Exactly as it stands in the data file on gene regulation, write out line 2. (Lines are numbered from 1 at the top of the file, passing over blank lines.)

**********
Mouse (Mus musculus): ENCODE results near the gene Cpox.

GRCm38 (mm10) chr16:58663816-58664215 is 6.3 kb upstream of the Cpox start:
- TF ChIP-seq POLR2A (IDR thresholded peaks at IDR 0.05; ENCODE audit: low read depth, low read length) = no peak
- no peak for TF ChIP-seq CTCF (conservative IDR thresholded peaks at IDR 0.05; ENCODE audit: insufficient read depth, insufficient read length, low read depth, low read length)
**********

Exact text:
GRCm38 (mm10) chr16:58663816-58664215 is 6.3 kb upstream of the Cpox start: